The latest development in the rugby wheel is the evolution of the second row forward – the left lock or enforcer lock in particular. Traditionally a bulky, abrasive character, the enforcer lock does the donkey work in the tight-loose, bashes opposition forwards into submission and beefs up the set pieces.
This year, however, has seen coaches employ an additional loose forward in the number four jersey to great effect. New Zealand-born coaches and namesakes John Mitchell and John Plumtree pioneered this strategy in South Africa this year and subsequently guided the MTN Golden Lions and the Sharks to the Absa Currie Cup final.
2007 World Cup-winning Springbok loose forward Wikus van Heerden has resurrected his career in the Lions second row, while four-Test Springbok back rower Jean Deysel was a revelation in the number four jersey for the Sharks in the latter stages of the Currie Cup.
The tactical advantages of playing a retread loose forward at lock are vast. It affords a team an extra ball-carrier capable of smashing over the gain line with regularity and adds significant pace to the tight five which gives a side an additional scavenger at the breakdown whilst retaining a lineout jumper.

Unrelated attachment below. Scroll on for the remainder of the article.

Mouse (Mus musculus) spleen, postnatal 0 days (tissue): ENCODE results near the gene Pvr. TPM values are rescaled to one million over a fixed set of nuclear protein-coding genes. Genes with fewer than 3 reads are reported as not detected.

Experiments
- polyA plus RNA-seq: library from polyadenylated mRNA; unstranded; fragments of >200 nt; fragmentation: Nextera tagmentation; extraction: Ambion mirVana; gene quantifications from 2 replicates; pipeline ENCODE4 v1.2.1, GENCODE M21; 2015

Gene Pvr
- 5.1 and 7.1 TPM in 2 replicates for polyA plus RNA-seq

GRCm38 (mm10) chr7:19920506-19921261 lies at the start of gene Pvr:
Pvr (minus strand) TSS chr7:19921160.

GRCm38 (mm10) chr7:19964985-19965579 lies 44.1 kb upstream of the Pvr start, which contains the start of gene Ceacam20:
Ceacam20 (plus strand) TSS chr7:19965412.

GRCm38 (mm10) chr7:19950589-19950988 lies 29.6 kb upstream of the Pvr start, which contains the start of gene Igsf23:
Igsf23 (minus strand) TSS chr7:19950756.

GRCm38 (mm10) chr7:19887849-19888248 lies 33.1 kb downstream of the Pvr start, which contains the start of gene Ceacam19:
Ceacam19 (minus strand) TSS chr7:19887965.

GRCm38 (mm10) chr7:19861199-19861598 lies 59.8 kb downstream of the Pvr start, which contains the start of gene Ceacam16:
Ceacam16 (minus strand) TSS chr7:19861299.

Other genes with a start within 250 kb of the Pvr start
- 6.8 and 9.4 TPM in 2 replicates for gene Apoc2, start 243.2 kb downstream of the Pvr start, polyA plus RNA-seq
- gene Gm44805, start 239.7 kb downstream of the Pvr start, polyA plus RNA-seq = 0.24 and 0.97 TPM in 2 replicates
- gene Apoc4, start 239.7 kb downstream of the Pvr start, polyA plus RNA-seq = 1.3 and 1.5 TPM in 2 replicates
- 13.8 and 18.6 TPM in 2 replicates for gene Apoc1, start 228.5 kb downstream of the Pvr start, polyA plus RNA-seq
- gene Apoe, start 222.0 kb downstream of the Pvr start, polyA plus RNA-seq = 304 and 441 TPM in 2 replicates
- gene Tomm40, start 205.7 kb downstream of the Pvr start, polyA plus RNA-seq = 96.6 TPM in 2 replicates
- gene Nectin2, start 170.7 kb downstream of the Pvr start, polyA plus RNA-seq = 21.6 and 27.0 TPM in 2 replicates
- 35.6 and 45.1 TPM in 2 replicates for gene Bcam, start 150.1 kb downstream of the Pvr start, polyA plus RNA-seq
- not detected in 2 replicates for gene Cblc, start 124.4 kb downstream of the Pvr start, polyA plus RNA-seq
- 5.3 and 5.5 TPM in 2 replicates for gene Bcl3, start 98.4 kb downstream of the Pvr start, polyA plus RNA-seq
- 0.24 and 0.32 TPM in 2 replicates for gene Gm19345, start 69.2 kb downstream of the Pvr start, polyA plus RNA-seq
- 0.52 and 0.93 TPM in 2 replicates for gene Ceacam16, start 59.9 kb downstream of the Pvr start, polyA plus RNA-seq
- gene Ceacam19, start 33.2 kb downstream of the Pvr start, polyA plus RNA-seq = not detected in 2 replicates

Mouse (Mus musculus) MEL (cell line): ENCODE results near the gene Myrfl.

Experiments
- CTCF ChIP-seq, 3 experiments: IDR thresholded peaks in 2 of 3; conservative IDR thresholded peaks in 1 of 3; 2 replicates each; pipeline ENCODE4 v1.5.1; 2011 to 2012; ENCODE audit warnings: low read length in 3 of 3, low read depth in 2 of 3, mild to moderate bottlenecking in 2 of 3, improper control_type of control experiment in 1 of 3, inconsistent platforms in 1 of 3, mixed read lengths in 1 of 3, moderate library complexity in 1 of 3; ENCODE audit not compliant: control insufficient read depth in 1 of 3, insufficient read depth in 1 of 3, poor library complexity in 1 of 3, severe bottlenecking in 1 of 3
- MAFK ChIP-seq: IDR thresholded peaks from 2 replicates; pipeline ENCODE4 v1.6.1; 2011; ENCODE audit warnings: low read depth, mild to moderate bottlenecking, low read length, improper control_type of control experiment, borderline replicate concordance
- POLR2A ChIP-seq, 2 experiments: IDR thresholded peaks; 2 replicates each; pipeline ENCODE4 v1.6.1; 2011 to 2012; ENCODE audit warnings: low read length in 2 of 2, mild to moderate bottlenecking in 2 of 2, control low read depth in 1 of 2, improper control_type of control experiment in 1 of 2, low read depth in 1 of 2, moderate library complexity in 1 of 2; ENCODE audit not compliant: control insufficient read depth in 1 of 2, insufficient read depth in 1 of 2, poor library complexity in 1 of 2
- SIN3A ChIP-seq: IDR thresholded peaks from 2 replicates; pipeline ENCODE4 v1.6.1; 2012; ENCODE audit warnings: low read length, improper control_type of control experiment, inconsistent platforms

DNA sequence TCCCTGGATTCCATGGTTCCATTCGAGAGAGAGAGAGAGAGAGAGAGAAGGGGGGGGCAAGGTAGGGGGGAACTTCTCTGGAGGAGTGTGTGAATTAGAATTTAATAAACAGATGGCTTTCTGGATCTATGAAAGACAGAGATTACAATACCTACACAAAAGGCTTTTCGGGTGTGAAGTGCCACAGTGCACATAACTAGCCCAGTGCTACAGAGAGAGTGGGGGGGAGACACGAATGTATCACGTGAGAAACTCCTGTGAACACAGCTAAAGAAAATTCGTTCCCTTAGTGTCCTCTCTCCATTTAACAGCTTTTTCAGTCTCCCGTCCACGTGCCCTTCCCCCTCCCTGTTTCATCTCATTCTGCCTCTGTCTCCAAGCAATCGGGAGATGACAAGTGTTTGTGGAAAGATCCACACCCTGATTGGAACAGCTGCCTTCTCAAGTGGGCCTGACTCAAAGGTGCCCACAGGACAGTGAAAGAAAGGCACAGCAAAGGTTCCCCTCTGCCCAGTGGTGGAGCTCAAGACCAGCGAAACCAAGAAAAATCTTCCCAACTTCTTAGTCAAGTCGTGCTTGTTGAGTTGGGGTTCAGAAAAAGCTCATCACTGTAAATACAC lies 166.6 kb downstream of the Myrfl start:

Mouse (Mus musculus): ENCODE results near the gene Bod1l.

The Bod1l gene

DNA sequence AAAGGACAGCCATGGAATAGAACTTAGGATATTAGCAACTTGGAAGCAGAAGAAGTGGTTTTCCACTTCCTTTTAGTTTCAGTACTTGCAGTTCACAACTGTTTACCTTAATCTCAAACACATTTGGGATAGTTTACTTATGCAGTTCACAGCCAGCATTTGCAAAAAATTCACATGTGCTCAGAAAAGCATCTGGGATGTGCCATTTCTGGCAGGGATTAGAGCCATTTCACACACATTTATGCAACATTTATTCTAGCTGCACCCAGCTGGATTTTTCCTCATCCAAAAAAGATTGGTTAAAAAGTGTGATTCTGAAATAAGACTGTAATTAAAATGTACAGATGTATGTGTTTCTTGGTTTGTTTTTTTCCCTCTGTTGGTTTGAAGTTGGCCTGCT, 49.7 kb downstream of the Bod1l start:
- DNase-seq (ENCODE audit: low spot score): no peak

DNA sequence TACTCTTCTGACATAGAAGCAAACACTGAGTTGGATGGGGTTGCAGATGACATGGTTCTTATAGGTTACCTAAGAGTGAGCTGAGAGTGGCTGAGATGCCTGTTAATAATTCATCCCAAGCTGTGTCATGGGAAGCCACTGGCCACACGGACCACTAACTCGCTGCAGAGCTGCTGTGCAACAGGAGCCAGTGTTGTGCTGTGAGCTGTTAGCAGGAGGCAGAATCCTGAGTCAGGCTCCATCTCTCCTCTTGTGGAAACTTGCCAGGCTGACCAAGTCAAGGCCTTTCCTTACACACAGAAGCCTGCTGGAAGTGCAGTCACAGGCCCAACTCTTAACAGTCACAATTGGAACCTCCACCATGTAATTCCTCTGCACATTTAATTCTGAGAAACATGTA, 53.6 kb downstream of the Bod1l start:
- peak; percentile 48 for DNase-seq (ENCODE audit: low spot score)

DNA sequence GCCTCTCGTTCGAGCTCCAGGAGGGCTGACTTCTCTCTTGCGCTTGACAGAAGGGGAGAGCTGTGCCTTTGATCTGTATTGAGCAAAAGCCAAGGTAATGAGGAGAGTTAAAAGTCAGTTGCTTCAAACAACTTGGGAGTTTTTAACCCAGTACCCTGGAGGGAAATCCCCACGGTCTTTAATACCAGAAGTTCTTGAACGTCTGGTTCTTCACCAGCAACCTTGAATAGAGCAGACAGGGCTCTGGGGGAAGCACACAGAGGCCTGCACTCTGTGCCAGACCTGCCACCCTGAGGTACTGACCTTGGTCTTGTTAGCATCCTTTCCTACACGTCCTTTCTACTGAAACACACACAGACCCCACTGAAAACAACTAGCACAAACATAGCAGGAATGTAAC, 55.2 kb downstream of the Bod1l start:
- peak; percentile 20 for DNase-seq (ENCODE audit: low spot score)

With no apparent successor to Bakkies Botha and a wealth of world-class back rowers, 2012 will present the new Springbok coach with a golden opportunity to get one-up on the competition by employing Juan Smith, Deysel or Willem Alberts in the second row.
Smith at number four, where he has slotted in on more than one occasion at Test level, would be a masterstroke. His athleticism makes him a reliable and popular lineout option and his physicality matches that of any international enforcer lock.
The mere thought of having to contain Smith, Andries Bekker, Heinrich Brussow, Schalk Burger and Pierre Spies will cause sleepless nights for opposing coaches.
Written by: Quintin van Jaarsveld